Recently, I attended a candidate forum hosted by the Islamic Center of Long Island in Westbury. My friend Faisal Zakaria organized the event and invited me to spend the evening with some local candidates running for office. There were candidates for NY State Assembly, NY State Senate and U.S. Congress talking about their careers and answering questions from the audience.
Some of the candidates have served the public for more than 30 years and were glowingly touting their accomplishments. Local politicians have more control over quality-of-life issues affecting the Average Joe than President Trump. Yet most people will turn out to cast their vote for President rather than the Assembly District 18 candidate. People just aren’t excited about local politics.
A few candidates identified themselves as “not a politician,” as if that was a badge of honor when running against an incumbent. But in today’s political climate, maybe that’s not such a bad idea. Many voters are disappointed with politicians that seem to get elected year after year. Elections have challengers and incumbents, but following President Trump’s improbable run to the White House after never having held public office, non-politicians seem to want to give it a go. I’ve often wondered why any Regular Joe (or Jane) would want to run for public office when the stigma associated with politicians is slightly above Used Car Salesman, so I thought I would ask one.
Faisal introduced me to Dan Debono, a former investment banker who is running for U.S. Congress in NY District 3, which covers a good portion of the North Shore of Long Island. With a handshake that could crush a bear, this former Navy Seal took the time to talk and then invited me to his campaign office in Huntington for a more detailed chat.
What struck me was his honesty as to why a non-politician would put himself and his family through the process of running a campaign that he may not win. “I don’t think I’m wasting my time, I’m very genuine. I like engaging with people,” he said. “It’s time for a change. The longer an incumbent is in there, the more entrenched they get.” The incumbent, of course, is Tom Suozzi, who is seeking reelection after completing his first term in Congress.
So how does a challenger get his name out there, when the incumbent has a war-chest with more than five times the amount of cash to spend? “It’s a word of mouth business,” DeBono offered. “People know I’m running thanks to the Internet and they will know my platform. Hopefully, I’ve done a good job marketing to people who will spread the word. You have to hope that the message is compelling enough to get people up off that couch and say, ‘I’m going to vote for that guy!’”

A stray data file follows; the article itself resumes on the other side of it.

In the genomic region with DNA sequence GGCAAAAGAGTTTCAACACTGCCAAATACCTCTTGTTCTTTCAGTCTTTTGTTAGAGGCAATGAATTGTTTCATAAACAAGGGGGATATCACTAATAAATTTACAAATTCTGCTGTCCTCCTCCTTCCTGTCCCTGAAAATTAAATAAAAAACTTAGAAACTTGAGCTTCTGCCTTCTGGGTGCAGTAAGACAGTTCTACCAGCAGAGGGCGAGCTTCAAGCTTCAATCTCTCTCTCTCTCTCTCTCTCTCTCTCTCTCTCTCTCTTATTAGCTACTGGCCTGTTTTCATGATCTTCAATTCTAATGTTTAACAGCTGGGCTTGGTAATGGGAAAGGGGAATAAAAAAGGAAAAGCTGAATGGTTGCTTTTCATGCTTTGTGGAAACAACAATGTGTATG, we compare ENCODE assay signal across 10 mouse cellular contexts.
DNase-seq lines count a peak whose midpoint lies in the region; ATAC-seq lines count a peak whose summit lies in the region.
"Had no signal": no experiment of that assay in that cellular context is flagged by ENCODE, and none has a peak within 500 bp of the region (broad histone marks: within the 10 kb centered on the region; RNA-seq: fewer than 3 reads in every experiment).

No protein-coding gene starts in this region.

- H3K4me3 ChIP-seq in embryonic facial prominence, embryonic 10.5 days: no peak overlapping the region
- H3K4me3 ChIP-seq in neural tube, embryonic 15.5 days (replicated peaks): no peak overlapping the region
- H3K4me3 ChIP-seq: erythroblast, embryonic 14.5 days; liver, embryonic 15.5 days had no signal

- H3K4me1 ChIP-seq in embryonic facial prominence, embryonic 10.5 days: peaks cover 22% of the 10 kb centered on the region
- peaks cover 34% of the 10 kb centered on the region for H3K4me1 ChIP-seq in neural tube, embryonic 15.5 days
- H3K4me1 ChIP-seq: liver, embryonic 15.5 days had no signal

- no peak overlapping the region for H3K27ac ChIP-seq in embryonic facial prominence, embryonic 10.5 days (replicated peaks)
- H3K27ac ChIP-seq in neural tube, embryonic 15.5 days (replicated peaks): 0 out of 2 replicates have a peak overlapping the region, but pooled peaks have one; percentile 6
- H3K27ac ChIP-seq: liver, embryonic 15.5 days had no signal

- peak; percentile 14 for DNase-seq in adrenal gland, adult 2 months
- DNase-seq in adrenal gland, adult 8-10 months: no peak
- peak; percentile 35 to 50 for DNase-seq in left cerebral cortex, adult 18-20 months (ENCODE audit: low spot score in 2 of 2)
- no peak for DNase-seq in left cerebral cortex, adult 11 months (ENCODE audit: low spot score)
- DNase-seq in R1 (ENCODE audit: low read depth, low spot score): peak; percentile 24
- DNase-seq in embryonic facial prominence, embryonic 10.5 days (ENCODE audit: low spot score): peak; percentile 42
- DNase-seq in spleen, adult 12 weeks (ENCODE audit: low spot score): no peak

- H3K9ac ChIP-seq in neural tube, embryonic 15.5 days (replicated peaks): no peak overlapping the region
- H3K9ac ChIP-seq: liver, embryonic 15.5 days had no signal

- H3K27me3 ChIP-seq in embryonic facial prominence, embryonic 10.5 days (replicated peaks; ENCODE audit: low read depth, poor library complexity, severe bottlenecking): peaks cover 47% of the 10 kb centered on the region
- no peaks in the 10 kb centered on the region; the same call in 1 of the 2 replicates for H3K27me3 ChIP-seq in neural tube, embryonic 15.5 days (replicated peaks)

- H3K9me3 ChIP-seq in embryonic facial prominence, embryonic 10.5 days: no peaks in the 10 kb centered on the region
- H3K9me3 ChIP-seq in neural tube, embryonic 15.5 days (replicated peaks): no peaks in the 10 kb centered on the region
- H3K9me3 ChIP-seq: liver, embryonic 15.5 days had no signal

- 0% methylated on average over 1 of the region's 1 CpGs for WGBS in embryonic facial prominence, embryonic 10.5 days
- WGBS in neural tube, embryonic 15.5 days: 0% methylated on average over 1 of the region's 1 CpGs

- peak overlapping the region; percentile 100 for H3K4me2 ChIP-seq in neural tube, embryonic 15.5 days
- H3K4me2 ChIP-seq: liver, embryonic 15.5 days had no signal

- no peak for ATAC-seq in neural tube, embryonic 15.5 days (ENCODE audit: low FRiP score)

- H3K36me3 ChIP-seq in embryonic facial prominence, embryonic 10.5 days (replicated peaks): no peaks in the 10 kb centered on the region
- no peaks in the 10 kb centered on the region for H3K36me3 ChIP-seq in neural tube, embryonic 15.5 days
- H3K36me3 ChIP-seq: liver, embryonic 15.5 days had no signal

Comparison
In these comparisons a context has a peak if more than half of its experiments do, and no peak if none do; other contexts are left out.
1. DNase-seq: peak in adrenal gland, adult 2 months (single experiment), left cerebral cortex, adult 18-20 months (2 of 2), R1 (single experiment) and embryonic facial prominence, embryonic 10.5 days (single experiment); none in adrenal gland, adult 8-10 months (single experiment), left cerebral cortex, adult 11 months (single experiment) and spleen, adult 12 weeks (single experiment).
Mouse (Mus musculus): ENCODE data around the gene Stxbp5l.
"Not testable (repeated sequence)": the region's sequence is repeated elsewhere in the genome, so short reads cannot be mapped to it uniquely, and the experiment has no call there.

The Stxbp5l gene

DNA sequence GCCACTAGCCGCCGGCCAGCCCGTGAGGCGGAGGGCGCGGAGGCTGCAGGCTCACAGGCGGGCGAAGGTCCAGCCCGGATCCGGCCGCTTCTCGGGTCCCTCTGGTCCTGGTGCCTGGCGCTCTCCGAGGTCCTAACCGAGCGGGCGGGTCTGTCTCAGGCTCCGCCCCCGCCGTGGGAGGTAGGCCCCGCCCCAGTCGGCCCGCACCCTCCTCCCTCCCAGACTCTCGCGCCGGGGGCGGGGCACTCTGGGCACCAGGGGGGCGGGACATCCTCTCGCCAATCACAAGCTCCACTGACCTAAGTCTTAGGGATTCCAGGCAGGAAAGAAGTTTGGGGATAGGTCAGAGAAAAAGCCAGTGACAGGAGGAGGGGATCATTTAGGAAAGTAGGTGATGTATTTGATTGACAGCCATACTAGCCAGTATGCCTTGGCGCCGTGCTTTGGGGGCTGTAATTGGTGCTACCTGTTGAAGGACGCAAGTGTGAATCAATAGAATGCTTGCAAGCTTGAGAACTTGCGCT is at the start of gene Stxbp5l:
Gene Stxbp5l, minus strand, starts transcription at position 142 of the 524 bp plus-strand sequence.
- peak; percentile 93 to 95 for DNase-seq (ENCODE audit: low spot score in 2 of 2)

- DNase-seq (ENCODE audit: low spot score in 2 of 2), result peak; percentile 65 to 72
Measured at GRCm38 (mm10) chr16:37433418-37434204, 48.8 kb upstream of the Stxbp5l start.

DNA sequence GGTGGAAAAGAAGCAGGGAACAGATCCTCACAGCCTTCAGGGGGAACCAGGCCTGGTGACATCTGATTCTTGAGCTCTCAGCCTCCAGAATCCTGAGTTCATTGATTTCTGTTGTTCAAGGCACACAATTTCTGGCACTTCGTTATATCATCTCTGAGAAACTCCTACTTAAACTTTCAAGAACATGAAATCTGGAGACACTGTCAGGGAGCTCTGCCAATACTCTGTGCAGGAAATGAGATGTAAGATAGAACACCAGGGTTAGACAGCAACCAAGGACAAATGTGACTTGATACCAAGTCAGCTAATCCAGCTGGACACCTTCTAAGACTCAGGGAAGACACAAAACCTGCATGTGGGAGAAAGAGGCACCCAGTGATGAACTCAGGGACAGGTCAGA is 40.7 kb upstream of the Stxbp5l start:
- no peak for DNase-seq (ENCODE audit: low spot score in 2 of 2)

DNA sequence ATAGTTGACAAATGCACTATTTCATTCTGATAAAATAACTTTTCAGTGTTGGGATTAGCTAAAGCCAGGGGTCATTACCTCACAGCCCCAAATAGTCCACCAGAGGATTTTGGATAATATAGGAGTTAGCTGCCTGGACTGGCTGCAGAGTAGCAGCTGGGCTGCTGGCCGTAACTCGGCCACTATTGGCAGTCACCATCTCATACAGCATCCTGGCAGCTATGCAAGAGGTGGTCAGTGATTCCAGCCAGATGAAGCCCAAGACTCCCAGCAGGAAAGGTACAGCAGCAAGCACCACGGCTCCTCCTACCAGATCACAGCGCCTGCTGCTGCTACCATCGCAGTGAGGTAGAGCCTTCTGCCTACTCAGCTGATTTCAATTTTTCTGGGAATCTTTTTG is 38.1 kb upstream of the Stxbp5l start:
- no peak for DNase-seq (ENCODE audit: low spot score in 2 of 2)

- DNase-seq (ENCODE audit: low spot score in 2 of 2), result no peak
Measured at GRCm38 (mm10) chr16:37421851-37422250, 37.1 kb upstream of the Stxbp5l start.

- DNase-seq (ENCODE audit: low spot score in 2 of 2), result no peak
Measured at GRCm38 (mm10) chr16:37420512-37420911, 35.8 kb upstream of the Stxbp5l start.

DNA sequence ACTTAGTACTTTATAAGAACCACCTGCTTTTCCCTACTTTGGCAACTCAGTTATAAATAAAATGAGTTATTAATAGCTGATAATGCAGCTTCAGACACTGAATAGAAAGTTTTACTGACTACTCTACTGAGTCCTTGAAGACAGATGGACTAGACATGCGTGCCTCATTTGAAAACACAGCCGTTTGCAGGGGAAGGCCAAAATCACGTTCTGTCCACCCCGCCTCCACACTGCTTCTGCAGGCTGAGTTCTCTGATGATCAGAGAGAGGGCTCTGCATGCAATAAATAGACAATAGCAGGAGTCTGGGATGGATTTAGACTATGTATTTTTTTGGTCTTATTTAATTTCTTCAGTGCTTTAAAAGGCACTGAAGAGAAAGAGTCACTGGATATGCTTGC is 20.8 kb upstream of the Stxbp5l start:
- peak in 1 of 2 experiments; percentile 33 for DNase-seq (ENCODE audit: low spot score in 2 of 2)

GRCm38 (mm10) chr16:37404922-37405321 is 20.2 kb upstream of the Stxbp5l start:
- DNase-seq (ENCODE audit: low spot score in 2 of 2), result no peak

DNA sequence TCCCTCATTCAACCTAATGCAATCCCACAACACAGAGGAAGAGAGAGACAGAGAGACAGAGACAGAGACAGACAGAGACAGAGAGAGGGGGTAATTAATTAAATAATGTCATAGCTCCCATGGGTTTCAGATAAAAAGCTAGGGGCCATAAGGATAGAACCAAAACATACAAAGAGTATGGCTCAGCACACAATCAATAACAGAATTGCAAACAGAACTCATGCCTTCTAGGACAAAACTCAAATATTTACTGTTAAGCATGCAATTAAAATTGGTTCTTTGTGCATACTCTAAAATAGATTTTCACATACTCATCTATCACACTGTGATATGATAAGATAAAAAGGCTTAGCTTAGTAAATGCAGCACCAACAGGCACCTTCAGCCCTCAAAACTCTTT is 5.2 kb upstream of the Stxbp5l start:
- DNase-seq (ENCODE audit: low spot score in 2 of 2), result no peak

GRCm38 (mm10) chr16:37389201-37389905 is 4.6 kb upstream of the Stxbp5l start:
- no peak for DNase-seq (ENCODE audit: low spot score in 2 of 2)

Debono hasn’t yet learned how to speak “politician,” but he is mindful of the power trip that can corrupt even the most evenhanded person once they hold elective office. “It’s seductive,” he said about power. “Human nature makes us susceptible to insider deals and corruption, but term limits will diminish the likelihood of that. If someone is there only six or eight years, versus 30, think of the favors those lifers owe other people.”
Most politicians today are making a career out of politics, which was not how the Founding Fathers envisioned public service. Understanding a single, two-year term in Congress will not allow him to get the things accomplished he wants; DeBono would limit his political career to just a few terms, allowing someone else to try. Although his family has been behind him 100 percent, he needed to dedicate a lot to this effort. “It’s a lot of time away from my family,” he said.
When I asked him if he had contemplated the enormity of the situation if he wins, he answered like a Navy veteran and a future politician. “I’ve done a lot of things,” he said, “And it would be challenging to get the job. But it’s nothing I fear, I thrive on it.”
But if he didn’t win, would he go through all of this again? “If I don’t win, then there would need to be a reason for next time. But my wife doesn’t want me to.”
Now that’s something you would never hear from a politician.
Paul DiSclafani, a Massapequa resident, is a 2018 Press Club of Long Island award-winning columnist and an Anton Media Group contributor since 2016.